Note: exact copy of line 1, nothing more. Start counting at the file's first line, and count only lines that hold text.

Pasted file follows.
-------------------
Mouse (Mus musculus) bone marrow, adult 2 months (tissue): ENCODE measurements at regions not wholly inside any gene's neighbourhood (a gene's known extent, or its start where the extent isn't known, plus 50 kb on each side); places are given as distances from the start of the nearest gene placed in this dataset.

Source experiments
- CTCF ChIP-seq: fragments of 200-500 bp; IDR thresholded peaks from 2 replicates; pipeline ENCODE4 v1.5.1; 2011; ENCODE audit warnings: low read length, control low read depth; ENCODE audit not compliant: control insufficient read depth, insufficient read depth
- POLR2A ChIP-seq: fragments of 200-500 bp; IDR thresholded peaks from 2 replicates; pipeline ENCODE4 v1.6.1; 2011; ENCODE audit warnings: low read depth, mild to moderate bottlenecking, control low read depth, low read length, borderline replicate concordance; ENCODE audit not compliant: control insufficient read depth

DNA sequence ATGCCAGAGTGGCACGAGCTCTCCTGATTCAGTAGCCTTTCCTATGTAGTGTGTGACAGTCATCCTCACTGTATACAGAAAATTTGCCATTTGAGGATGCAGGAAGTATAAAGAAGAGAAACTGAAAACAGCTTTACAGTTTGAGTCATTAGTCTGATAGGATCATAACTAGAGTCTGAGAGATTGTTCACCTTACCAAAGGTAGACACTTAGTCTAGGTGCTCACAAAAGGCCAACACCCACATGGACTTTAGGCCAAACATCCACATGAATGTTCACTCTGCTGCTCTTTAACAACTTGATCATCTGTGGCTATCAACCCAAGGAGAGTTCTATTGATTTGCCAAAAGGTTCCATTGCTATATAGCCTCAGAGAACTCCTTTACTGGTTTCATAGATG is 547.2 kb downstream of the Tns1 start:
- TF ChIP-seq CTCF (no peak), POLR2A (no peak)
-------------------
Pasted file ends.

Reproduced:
Mouse (Mus musculus) bone marrow, adult 2 months (tissue): ENCODE measurements at regions not wholly inside any gene's neighbourhood (a gene's known extent, or its start where the extent isn't known, plus 50 kb on each side); places are given as distances from the start of the nearest gene placed in this dataset.